- DaBaby explains altercation with hotel employee after video goes viral 2 Years Ago
- Kanye faces backlash for headlining Christian event with anti-LGBTQ leaders Today 10:31 AM
- Why is Yennefer of Vengerberg so different in Netflix’s ‘The Witcher’? Today 10:00 AM
- Actress slammed for ‘acid attack-face’ TikTok challenge Today 9:46 AM
- ‘Weathering With You’ blends fantasy and realism in a magical love story Saturday 6:18 PM
- Kidnapped teen used Snapchat to get rescued Saturday 4:35 PM
- What fans do and don’t want to see in future ‘Far Cry’ installments Saturday 4:26 PM
- Aaron Carter accused of stealing lion art for merch Saturday 3:10 PM
- Instagram’s hidden like counts were inspired by a ‘Black Mirror’ episode Saturday 2:06 PM
- Student says they were expelled for tricking teacher into making inappropriate TikTok Saturday 12:26 PM
- Space Force uniforms relentlessly mocked, memed Saturday 10:52 AM
- Man flamed after admitting he called police on Target employee over a toothbrush Saturday 9:10 AM
- Netflix’s ‘Vivir Dos Veces’ searches for a last chance at first love Saturday 8:00 AM
- Camila Cabello must do more about her racist history Saturday 6:00 AM
- Instagram and Facebook are reportedly blocking queer ads Friday 8:58 PM
U.S. Customs and Border Protection (CBP) stopped 1,903 people for an additional inspection in the nine days following the implementation of President Donald Trump‘s first travel ban. According to documents released under the Freedom of Information Act (FOIA) last week, and reported on by BuzzFeed News, a majority of those stopped were lawful U.S. permanent residents.
According to the documents, 1,457 people stopped for secondary inspections were permanent residents with green cards, a group of people whom Trump didn’t clarify were welcome back into the U.S. under his travel ban of seven Muslim-majority countries. Of the remaining 446 people, at least 134 of them, or more than 25 percent, withdrew their request to enter, requiring them to leave the U.S. immediately.
Under “disposition” for the 312 people who were not lawful permanent residents but did not withdraw their request to enter the country, the document discloses reference codes, but sometimes includes specific responses to a person’s detainment. For example, 10 crew members of a boat were detained on board until it left the U.S. Several groups faced “expedited removal” for “credible fear” after arriving from Mexico.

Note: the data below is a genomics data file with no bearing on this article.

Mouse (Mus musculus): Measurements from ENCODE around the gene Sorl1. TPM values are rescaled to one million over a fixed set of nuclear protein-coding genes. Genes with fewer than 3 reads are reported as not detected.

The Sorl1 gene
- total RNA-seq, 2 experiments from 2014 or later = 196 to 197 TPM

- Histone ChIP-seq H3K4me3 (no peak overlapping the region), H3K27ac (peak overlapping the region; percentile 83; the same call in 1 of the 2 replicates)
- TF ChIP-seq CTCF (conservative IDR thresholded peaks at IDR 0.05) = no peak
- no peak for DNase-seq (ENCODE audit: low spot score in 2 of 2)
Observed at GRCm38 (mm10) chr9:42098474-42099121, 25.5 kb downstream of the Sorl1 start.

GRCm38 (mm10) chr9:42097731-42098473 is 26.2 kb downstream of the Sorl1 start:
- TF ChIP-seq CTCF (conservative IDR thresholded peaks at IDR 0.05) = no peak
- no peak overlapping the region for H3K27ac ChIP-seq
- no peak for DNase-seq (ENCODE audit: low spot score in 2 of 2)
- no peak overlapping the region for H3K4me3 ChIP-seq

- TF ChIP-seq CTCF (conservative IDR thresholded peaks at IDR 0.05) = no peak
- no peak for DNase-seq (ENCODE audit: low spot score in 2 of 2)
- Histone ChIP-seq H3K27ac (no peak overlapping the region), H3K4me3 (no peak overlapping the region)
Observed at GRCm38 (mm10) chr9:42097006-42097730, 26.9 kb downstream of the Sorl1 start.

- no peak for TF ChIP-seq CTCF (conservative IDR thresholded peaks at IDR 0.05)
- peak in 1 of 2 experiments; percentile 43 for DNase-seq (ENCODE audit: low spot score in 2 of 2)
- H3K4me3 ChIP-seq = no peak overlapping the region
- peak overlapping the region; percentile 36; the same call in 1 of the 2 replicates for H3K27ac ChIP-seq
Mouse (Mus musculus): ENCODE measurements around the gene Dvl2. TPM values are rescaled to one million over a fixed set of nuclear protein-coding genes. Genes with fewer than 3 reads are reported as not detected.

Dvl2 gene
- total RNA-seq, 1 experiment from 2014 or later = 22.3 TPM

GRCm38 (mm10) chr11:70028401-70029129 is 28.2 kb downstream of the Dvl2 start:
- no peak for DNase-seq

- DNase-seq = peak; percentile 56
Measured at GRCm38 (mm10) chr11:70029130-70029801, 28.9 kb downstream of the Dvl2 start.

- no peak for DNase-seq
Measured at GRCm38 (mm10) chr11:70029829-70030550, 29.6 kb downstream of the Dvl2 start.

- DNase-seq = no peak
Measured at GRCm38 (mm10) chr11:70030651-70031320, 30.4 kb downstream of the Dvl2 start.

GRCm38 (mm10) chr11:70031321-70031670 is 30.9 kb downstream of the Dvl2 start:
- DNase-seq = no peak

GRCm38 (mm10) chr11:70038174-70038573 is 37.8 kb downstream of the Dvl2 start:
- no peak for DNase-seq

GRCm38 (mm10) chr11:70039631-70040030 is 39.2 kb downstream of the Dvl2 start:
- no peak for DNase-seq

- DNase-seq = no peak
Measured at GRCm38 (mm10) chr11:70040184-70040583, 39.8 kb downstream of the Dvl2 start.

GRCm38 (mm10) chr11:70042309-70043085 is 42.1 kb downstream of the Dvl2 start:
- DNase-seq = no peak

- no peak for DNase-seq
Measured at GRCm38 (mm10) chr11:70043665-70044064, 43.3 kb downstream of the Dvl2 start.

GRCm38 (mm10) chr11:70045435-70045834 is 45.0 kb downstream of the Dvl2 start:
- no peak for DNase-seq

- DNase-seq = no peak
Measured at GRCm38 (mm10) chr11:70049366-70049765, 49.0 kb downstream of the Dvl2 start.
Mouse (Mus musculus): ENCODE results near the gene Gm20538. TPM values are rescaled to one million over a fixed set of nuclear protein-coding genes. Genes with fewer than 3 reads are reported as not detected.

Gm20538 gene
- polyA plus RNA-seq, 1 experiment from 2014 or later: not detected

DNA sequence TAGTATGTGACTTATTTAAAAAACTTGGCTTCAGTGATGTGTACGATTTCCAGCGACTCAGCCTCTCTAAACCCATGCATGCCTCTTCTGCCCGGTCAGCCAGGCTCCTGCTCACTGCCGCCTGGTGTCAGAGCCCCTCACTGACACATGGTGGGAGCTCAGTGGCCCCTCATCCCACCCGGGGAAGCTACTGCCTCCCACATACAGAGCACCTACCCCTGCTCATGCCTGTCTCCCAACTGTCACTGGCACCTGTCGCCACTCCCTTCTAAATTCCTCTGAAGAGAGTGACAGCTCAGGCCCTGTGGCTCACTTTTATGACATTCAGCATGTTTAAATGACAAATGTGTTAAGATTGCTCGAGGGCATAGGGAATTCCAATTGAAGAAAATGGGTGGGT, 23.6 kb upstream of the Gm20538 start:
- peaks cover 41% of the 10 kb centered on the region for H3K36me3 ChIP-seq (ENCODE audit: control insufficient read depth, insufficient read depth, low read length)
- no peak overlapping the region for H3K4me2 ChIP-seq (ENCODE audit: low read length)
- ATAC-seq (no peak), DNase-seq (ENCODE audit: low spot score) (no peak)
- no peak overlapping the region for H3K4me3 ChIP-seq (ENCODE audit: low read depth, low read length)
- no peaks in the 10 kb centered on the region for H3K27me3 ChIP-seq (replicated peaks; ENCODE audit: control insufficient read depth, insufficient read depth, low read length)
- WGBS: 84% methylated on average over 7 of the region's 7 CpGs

The ban, issued Jan. 27, 2017, was immediately challenged but was temporarily lifted on Feb. 3, 2017. At the time of the ban’s issuance, the Department of Homeland Security (DHS) did not include lawful permanent residents in the ban but was overruled by the White House, allowing them into the U.S. on a “case-by-case” basis. However, the White House later aligned itself with the department after stating the executive order didn’t apply to lawful permanent residents.
In the year since, the president has signed two following iterations of his travel ban, the most recent from September being held up by U.S. Supreme Court before the court determines its legality. Arguments are scheduled to begin this month.
The documents regarding the citizenship status of those stopped for secondary searches are only part of 30,000 pages of documents released by CBP in regards to more than 100 FOIA requests regarding Trump’s first travel ban targeting Muslim-majority countries.
Just got email from Customs & Border Protection's FOIA office.— Russ @ AltGov2 / MemoryHole2 (@thememoryhole2) March 30, 2018
They've gotten over 100 requests regarding Trump's original "Muslim ban" Executive Order.
They've posted 30,000 responsive pages here:https://t.co/5sBJWxWOduhttps://t.co/6S2VUow11J
With more coming. pic.twitter.com/la9dlRhaoO
H/T Business Insider
Samantha Grasso is a former IRL staff writer for the Daily Dot with a reporting emphasis on immigration. Her work has appeared on Los Angeles Magazine, Death And Taxes, Revelist, Texts From Last Night, Austin Monthly, and she has previously contributed to Texas Monthly.